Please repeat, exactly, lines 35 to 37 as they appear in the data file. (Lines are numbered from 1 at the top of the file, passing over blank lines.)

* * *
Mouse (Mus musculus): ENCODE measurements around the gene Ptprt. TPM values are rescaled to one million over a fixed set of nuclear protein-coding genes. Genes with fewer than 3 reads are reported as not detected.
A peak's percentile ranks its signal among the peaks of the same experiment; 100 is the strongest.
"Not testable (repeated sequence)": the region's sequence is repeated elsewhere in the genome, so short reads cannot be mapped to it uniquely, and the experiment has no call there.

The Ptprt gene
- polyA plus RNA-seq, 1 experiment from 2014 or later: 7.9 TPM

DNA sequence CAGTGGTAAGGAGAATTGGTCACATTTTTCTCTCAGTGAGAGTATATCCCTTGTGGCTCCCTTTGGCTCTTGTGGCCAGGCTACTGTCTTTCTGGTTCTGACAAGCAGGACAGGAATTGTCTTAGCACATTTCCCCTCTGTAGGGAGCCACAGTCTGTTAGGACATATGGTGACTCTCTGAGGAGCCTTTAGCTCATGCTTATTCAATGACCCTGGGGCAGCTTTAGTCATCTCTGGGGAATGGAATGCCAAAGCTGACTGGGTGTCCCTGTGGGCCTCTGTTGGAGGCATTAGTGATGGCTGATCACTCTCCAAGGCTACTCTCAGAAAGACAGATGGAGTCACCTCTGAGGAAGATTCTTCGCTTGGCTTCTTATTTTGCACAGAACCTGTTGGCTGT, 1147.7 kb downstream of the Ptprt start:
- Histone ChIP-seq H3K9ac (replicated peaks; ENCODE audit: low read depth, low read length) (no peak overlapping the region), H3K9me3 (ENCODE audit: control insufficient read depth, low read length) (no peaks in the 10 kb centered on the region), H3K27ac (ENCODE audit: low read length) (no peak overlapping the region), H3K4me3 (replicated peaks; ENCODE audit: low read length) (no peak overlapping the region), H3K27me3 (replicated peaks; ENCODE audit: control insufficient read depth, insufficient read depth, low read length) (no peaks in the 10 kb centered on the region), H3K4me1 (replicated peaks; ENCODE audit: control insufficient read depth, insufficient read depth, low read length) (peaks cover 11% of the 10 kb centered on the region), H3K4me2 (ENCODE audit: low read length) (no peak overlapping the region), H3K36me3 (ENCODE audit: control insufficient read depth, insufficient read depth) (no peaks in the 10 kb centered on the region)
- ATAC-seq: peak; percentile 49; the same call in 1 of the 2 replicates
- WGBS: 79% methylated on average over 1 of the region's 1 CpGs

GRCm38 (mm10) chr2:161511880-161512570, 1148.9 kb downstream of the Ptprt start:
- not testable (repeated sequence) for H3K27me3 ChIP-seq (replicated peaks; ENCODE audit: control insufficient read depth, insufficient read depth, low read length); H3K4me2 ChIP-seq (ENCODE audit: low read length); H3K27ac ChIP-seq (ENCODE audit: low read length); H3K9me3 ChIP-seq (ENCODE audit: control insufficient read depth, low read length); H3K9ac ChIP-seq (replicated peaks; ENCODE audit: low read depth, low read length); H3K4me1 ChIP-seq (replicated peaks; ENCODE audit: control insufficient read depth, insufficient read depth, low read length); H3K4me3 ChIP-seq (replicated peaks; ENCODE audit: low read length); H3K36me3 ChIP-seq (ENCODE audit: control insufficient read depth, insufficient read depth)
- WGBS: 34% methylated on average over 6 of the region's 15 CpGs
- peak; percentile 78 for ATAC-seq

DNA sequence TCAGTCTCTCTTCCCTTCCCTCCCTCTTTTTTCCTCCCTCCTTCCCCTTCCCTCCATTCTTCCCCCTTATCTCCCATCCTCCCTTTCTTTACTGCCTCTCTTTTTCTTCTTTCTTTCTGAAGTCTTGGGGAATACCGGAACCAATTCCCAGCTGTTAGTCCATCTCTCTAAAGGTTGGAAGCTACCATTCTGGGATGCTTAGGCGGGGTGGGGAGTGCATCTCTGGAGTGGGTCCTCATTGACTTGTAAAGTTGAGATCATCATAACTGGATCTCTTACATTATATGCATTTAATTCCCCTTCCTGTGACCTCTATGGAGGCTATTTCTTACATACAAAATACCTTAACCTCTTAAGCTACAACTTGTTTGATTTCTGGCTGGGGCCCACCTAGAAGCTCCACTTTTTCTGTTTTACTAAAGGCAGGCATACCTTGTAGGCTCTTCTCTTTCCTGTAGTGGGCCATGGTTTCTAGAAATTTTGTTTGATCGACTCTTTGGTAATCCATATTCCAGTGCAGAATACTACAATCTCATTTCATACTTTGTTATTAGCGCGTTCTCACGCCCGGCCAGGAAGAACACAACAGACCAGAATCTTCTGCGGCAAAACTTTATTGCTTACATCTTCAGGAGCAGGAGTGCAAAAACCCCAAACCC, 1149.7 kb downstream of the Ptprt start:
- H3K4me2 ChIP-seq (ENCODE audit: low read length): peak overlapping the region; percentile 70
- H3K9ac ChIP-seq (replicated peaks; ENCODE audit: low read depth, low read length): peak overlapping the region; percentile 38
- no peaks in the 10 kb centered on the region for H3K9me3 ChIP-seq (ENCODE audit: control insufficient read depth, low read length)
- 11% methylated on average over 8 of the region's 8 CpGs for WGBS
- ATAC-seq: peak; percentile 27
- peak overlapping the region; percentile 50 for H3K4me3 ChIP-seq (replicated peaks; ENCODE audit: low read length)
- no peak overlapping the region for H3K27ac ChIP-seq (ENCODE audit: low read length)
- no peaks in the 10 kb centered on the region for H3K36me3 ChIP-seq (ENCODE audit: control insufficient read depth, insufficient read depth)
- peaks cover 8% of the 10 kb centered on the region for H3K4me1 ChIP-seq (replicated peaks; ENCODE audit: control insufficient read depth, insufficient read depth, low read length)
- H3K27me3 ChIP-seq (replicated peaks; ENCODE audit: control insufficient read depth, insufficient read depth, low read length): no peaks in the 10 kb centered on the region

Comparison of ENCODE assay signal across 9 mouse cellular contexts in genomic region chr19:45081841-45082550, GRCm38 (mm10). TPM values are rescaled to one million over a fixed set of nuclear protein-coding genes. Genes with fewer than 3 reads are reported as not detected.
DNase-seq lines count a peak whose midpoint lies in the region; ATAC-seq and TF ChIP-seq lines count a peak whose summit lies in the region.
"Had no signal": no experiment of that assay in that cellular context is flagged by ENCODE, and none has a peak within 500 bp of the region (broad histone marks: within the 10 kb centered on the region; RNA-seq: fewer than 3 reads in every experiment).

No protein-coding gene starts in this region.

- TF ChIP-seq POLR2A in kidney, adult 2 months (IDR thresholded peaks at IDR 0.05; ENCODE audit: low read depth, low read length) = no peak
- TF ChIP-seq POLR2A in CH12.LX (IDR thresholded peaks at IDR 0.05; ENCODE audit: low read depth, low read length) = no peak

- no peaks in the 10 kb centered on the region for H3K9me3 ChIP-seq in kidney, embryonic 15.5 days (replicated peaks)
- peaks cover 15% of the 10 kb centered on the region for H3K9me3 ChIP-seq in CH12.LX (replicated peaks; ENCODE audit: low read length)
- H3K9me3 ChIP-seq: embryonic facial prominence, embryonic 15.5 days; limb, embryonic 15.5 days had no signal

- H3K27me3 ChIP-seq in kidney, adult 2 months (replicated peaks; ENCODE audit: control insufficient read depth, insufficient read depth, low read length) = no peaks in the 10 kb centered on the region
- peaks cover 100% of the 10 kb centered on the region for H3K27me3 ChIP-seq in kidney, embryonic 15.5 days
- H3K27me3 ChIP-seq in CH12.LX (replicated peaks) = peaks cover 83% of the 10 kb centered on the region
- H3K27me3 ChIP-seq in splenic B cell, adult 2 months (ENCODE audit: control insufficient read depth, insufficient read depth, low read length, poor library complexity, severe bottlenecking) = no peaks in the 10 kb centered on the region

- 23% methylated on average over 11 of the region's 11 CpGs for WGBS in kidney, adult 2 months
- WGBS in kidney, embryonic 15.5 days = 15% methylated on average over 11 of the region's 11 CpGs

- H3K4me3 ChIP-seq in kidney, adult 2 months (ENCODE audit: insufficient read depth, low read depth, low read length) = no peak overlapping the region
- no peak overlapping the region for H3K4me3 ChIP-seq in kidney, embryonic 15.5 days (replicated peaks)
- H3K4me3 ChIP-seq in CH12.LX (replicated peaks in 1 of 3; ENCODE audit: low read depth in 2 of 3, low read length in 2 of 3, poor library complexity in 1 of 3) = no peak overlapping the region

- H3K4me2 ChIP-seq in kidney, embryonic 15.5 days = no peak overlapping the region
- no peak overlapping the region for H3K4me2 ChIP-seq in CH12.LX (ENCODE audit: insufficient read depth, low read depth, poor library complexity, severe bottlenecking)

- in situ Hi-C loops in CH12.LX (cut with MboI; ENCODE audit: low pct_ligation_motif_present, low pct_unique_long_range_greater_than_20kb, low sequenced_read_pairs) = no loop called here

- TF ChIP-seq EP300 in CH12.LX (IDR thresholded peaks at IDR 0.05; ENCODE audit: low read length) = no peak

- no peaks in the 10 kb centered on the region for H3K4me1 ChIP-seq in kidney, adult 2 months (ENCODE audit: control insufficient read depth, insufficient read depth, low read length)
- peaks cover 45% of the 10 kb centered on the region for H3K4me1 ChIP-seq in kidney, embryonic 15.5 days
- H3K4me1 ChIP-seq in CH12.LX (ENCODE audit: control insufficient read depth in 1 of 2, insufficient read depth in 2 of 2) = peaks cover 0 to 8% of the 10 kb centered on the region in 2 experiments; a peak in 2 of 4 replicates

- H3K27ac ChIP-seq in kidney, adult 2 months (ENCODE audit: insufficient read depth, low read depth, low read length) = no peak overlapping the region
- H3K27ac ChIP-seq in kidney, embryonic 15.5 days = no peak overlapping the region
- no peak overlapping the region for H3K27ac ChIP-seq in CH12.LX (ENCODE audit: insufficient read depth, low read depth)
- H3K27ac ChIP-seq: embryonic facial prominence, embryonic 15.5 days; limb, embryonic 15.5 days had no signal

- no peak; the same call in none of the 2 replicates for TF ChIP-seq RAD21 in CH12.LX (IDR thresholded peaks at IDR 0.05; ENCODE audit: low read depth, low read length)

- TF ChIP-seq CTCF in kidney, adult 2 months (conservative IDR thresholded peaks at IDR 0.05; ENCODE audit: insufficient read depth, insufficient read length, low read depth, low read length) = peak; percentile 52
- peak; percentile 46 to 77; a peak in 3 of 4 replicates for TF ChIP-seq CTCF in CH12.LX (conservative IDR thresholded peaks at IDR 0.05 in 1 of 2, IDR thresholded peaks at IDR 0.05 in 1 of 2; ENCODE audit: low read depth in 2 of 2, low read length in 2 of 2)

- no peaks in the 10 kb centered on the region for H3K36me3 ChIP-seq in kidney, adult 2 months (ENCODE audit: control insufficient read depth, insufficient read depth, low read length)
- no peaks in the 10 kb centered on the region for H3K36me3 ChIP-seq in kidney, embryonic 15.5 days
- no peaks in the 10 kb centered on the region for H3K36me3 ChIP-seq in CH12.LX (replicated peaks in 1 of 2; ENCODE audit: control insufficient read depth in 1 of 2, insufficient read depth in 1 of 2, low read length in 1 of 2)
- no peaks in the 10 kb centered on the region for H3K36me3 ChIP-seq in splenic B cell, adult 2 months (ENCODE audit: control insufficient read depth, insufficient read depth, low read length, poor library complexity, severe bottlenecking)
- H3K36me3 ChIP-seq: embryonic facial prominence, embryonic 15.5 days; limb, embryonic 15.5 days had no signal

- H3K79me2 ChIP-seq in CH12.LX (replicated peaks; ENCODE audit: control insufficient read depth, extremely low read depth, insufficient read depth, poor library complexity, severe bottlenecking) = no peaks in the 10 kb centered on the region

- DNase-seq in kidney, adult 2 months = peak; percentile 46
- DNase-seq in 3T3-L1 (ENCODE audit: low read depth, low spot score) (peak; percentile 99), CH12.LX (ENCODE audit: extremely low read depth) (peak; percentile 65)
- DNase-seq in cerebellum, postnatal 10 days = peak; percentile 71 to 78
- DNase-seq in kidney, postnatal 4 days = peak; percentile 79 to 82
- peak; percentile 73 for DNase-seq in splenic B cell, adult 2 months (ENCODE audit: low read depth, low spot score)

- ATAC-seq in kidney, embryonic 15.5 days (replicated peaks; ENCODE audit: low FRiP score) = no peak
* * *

- peaks cover 100% of the 10 kb centered on the region for H3K27me3 ChIP-seq in kidney, embryonic 15.5 days
- H3K27me3 ChIP-seq in CH12.LX (replicated peaks) = peaks cover 83% of the 10 kb centered on the region
- H3K27me3 ChIP-seq in splenic B cell, adult 2 months (ENCODE audit: control insufficient read depth, insufficient read depth, low read length, poor library complexity, severe bottlenecking) = no peaks in the 10 kb centered on the region